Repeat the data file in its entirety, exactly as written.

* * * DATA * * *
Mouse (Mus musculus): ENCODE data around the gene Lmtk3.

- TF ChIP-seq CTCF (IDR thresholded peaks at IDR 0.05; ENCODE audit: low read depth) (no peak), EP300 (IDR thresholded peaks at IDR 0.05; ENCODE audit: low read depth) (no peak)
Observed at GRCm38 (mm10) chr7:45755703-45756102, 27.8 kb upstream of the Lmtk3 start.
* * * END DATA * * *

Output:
Mouse (Mus musculus): ENCODE data around the gene Lmtk3.

- TF ChIP-seq CTCF (IDR thresholded peaks at IDR 0.05; ENCODE audit: low read depth) (no peak), EP300 (IDR thresholded peaks at IDR 0.05; ENCODE audit: low read depth) (no peak)
Observed at GRCm38 (mm10) chr7:45755703-45756102, 27.8 kb upstream of the Lmtk3 start.